The Carpinus betulus more commonly known as the Hornbeam is often confused with the common Beech with similar shaped leaves, however, Hornbeam leaves are smaller and more deeply grooved than Beech leaves.
The Hornbeam is monoecious, meaning that both female and male catkins can be found on the same tree. After pollination, the female catkins progress into delicate, green winged fruits, known as Samaras. Small birds and mammals feed on these Samaras throughout the Autumn.
The leaves of the Carpinus betulus are ovate, ridged with sharp tips and have a slightly pleated appearance. They become a golden amber colour before falling in Autumn.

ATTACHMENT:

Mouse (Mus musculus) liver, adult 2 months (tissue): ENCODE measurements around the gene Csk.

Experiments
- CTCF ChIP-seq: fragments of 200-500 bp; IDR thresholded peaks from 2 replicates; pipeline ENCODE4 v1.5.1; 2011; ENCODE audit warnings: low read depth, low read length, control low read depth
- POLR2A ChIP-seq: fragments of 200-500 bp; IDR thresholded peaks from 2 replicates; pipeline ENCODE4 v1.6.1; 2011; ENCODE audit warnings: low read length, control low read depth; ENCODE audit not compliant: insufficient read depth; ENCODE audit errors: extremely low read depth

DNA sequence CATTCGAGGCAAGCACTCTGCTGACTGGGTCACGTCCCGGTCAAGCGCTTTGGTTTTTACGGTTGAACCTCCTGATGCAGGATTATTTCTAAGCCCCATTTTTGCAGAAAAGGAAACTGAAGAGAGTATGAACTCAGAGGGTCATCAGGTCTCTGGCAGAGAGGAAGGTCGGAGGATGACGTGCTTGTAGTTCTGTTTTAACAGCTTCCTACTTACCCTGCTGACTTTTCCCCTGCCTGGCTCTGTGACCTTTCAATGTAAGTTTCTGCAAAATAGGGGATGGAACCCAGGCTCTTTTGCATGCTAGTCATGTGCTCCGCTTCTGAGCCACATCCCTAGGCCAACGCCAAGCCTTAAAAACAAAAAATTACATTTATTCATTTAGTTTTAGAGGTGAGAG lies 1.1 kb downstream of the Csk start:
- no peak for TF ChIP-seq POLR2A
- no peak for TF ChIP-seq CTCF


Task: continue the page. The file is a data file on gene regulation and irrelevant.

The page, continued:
In Old English, horn-beam meant hard tree. The Hornbeam’s wood has been used to manufacture cart wheels, mallets, chopping blocks and piano parts. The wood from the Carpinus betulus also makes valuable firewood as it burns slowly and is hot enough to smelt iron.
The Carpinus betulus has historically been used in medicine like most of Britain’s native trees. The bark can be boiled up to treat muscle pain and its leaves have been used to heal wounds and stop bleeding.
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